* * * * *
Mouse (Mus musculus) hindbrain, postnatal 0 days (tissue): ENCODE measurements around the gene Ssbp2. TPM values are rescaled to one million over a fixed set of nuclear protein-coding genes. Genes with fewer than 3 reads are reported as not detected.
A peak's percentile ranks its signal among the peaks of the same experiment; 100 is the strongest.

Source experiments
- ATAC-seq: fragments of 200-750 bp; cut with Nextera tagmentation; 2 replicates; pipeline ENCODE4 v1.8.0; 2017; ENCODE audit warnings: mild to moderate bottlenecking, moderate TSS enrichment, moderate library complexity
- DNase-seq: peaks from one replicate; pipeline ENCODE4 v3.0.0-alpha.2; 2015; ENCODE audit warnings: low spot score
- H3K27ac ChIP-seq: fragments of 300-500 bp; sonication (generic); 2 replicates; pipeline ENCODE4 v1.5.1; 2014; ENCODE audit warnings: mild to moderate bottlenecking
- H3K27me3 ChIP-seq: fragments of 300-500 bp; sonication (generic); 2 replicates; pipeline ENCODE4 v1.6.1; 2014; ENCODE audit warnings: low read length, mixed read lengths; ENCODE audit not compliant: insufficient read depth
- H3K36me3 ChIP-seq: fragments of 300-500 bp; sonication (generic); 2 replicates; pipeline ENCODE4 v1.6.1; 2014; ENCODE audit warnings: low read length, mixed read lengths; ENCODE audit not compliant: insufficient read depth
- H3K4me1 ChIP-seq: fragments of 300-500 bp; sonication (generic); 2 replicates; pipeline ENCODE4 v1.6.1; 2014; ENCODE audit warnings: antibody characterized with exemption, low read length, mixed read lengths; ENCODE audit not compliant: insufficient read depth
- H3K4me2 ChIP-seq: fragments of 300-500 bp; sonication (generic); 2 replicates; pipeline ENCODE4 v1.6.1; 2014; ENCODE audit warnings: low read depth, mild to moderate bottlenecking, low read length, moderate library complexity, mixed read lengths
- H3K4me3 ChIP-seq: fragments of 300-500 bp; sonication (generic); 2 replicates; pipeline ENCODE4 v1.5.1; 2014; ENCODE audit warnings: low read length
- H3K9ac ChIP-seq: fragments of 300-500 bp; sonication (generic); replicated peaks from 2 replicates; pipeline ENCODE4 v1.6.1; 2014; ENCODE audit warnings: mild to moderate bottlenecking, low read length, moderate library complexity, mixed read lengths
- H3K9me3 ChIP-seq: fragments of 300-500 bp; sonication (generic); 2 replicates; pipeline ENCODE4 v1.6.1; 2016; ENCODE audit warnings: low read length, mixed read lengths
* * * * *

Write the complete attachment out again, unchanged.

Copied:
Mouse (Mus musculus) hindbrain, postnatal 0 days (tissue): ENCODE measurements around the gene Ssbp2. TPM values are rescaled to one million over a fixed set of nuclear protein-coding genes. Genes with fewer than 3 reads are reported as not detected.
A peak's percentile ranks its signal among the peaks of the same experiment; 100 is the strongest.

Source experiments
- ATAC-seq: fragments of 200-750 bp; cut with Nextera tagmentation; 2 replicates; pipeline ENCODE4 v1.8.0; 2017; ENCODE audit warnings: mild to moderate bottlenecking, moderate TSS enrichment, moderate library complexity
- DNase-seq: peaks from one replicate; pipeline ENCODE4 v3.0.0-alpha.2; 2015; ENCODE audit warnings: low spot score
- H3K27ac ChIP-seq: fragments of 300-500 bp; sonication (generic); 2 replicates; pipeline ENCODE4 v1.5.1; 2014; ENCODE audit warnings: mild to moderate bottlenecking
- H3K27me3 ChIP-seq: fragments of 300-500 bp; sonication (generic); 2 replicates; pipeline ENCODE4 v1.6.1; 2014; ENCODE audit warnings: low read length, mixed read lengths; ENCODE audit not compliant: insufficient read depth
- H3K36me3 ChIP-seq: fragments of 300-500 bp; sonication (generic); 2 replicates; pipeline ENCODE4 v1.6.1; 2014; ENCODE audit warnings: low read length, mixed read lengths; ENCODE audit not compliant: insufficient read depth
- H3K4me1 ChIP-seq: fragments of 300-500 bp; sonication (generic); 2 replicates; pipeline ENCODE4 v1.6.1; 2014; ENCODE audit warnings: antibody characterized with exemption, low read length, mixed read lengths; ENCODE audit not compliant: insufficient read depth
- H3K4me2 ChIP-seq: fragments of 300-500 bp; sonication (generic); 2 replicates; pipeline ENCODE4 v1.6.1; 2014; ENCODE audit warnings: low read depth, mild to moderate bottlenecking, low read length, moderate library complexity, mixed read lengths
- H3K4me3 ChIP-seq: fragments of 300-500 bp; sonication (generic); 2 replicates; pipeline ENCODE4 v1.5.1; 2014; ENCODE audit warnings: low read length
- H3K9ac ChIP-seq: fragments of 300-500 bp; sonication (generic); replicated peaks from 2 replicates; pipeline ENCODE4 v1.6.1; 2014; ENCODE audit warnings: mild to moderate bottlenecking, low read length, moderate library complexity, mixed read lengths
- H3K9me3 ChIP-seq: fragments of 300-500 bp; sonication (generic); 2 replicates; pipeline ENCODE4 v1.6.1; 2016; ENCODE audit warnings: low read length, mixed read lengths